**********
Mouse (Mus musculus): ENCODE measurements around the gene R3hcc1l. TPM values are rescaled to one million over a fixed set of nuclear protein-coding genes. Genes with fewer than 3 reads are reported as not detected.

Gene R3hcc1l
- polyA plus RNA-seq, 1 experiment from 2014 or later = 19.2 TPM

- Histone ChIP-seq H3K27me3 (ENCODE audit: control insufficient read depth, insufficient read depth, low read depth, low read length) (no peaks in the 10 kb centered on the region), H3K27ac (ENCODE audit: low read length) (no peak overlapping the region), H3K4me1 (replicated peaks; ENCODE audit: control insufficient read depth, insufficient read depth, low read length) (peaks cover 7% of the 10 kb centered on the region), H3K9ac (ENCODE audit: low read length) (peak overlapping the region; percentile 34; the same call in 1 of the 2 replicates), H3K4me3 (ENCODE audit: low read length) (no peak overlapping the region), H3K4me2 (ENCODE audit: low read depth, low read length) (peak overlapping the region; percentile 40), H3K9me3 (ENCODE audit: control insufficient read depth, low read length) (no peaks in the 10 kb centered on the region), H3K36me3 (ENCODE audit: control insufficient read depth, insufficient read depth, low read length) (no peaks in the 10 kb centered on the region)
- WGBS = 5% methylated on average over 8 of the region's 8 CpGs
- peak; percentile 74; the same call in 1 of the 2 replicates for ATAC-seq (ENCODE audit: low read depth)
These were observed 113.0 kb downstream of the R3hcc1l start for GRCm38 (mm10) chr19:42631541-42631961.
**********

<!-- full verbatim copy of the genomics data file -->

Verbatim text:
Mouse (Mus musculus): ENCODE measurements around the gene R3hcc1l. TPM values are rescaled to one million over a fixed set of nuclear protein-coding genes. Genes with fewer than 3 reads are reported as not detected.

Gene R3hcc1l
- polyA plus RNA-seq, 1 experiment from 2014 or later = 19.2 TPM

- Histone ChIP-seq H3K27me3 (ENCODE audit: control insufficient read depth, insufficient read depth, low read depth, low read length) (no peaks in the 10 kb centered on the region), H3K27ac (ENCODE audit: low read length) (no peak overlapping the region), H3K4me1 (replicated peaks; ENCODE audit: control insufficient read depth, insufficient read depth, low read length) (peaks cover 7% of the 10 kb centered on the region), H3K9ac (ENCODE audit: low read length) (peak overlapping the region; percentile 34; the same call in 1 of the 2 replicates), H3K4me3 (ENCODE audit: low read length) (no peak overlapping the region), H3K4me2 (ENCODE audit: low read depth, low read length) (peak overlapping the region; percentile 40), H3K9me3 (ENCODE audit: control insufficient read depth, low read length) (no peaks in the 10 kb centered on the region), H3K36me3 (ENCODE audit: control insufficient read depth, insufficient read depth, low read length) (no peaks in the 10 kb centered on the region)
- WGBS = 5% methylated on average over 8 of the region's 8 CpGs
- peak; percentile 74; the same call in 1 of the 2 replicates for ATAC-seq (ENCODE audit: low read depth)
These were observed 113.0 kb downstream of the R3hcc1l start for GRCm38 (mm10) chr19:42631541-42631961.